The independent herd

Is the nation in the midst of an unheralded political realignment?
By STEVEN STARK  |  October 6, 2010


Purple Mass Group: Massachusetts has more Independent voters — and candidates — than ever. Will they ever make a difference? By Chris Faraone.
The big news in this election cycle is the rise of the Tea Party. Fair enough. But since every action causes a reaction, passing under the radar is an accompanying development that could have even more far-reaching consequences — the rise of an emboldened third force in our politics. This could even lead to the emergence of a new independent party that could alter the outcome of the 2012 presidential election, not to mention the future course of our history.

Yes, the Tea Partiers have already ousted GOP incumbents in half a dozen states. But at least some of the losers in those states are not going quietly into the night. In Florida and Alaska, the moderate GOP incumbents who were beaten in the primaries by more conservative Republican candidates are staging independent candidacies in the fall. They follow in the footsteps of Rhode Island's Lincoln Chafee, a former liberal Republican who is running as an independent for governor.

Whether successful or not, these third-way independents may well be the harbinger of a new political age. On the Democratic side, Connecticut's Joe Lieberman bolted his party several years ago when he lost the primary to businessman Ned Lamont but went on to win re-election. New York mayor Michael Bloomberg has been all over the map — moving from Democrat to Republican in 2001 and switching again, to independent, in 2007.

Why is this significant? Over the next few years, Democratic and GOP moderates are likely to feel even more isolated within their parties. The diminished rank of Democrats in Congress that arrives in January will be more liberal than its predecessors, since those most likely to lose in November are the moderates who got themselves elected in swing districts.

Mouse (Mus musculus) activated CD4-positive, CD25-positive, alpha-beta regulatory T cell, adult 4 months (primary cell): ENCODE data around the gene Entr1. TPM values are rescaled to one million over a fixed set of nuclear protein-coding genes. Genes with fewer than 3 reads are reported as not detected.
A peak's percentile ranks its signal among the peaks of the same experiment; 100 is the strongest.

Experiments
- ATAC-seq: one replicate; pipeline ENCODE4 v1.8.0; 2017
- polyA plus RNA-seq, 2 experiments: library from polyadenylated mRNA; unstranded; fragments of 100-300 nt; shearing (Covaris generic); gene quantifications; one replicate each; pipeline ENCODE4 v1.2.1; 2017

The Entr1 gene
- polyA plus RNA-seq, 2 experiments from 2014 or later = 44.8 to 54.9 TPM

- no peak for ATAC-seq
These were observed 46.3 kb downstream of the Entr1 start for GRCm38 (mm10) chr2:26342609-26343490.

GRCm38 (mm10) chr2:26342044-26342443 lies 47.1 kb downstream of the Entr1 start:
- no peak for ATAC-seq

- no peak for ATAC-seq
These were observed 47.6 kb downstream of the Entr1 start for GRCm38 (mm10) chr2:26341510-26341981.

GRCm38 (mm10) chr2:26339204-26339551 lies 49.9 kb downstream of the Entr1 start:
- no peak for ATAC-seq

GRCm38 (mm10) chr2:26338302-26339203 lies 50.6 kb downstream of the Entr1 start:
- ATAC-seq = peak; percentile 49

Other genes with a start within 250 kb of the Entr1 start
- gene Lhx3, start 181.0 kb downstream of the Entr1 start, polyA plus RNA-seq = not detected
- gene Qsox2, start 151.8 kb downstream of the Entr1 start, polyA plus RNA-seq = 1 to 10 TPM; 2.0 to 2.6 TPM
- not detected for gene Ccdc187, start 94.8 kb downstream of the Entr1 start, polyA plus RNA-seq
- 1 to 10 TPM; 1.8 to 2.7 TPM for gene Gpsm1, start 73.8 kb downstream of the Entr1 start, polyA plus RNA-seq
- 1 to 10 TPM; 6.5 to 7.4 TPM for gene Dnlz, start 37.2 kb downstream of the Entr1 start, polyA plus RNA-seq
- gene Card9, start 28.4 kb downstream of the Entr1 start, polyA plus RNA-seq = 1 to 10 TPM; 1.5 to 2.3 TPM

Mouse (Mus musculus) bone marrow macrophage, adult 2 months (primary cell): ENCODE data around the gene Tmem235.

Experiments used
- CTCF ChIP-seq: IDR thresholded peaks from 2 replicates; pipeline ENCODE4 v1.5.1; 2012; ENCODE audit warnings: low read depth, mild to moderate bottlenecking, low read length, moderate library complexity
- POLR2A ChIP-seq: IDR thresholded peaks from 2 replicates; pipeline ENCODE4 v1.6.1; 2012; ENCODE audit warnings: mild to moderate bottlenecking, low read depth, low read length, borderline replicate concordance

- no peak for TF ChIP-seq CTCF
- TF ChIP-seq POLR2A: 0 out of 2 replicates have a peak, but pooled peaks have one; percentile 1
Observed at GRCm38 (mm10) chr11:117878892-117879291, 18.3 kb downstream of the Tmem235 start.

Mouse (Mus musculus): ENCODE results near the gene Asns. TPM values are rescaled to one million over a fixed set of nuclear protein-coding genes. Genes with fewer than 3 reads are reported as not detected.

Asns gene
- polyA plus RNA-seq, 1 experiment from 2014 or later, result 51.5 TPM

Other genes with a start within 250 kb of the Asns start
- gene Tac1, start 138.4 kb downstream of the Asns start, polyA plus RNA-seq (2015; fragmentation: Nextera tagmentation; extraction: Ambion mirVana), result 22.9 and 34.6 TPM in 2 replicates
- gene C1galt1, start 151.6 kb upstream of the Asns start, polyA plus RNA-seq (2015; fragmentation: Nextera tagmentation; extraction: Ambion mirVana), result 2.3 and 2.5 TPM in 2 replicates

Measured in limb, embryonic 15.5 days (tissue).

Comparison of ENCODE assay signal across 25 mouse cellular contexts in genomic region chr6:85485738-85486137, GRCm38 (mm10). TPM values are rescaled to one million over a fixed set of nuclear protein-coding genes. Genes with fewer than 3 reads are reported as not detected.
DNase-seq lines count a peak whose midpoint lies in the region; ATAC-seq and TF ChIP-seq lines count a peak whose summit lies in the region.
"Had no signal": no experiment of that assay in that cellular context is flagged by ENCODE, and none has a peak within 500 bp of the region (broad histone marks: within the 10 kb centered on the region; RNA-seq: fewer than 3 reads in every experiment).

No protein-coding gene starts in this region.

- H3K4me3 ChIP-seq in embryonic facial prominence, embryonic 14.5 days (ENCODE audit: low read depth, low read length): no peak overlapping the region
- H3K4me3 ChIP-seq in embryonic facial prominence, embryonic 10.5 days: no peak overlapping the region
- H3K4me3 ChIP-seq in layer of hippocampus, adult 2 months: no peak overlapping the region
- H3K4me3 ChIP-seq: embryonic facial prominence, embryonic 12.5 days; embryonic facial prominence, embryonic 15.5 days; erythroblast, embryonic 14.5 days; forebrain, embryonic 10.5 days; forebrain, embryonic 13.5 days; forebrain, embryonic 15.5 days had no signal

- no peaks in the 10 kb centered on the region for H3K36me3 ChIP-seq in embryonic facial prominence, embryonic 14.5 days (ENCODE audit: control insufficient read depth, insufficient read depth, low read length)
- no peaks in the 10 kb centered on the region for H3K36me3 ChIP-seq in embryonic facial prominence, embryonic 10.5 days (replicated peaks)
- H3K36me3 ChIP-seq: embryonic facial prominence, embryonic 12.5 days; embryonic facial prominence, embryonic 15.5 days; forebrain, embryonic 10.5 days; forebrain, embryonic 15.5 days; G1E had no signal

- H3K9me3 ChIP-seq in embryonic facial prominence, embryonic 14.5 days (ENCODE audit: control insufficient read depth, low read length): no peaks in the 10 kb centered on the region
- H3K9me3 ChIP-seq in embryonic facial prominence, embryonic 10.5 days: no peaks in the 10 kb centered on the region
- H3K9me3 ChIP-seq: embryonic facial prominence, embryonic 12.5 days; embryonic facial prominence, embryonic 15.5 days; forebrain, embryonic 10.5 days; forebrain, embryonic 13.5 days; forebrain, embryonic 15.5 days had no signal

Meanwhile, the confident Tea Partiers will be looking to build on their assumed 2010 success by targeting every GOP moderate in sight. Highest on the list will be Maine's Olympia Snowe — admired by many for her, well, independence, but despised by the GOP right for much the same reason.

So far, politicos in Maine don't think it's much of a possibility, citing her strong personal ties to voters of many political stripes, including not a few Tea Partiers. The truth could well be otherwise. What Snowe says or does now is irrelevant — for the time being, she has to maintain her ties to the GOP establishment. But post-November, when the handwriting on the wall becomes increasingly visible, Snowe's only viable option will likely be to go the independent route.

Other Tea Party targets are likely to include Republican senator Orrin Hatch of Utah — who may face a challenge from Congressman Jason Chaffetz, Tennessee senator Bob Corker, Indiana senator Richard Lugar, and even Massachusetts's Scott Brown, whom Sarah Palin has already publicly dissed. As for Brown, it may seem unlikely that the Tea Partiers could dethrone the GOP hero of 2009. But the Republican Party is so small in Massachusetts that all it might take is a well-organized effort to topple him too, just as Mike Castle was unexpectedly defeated in Delaware this past month.

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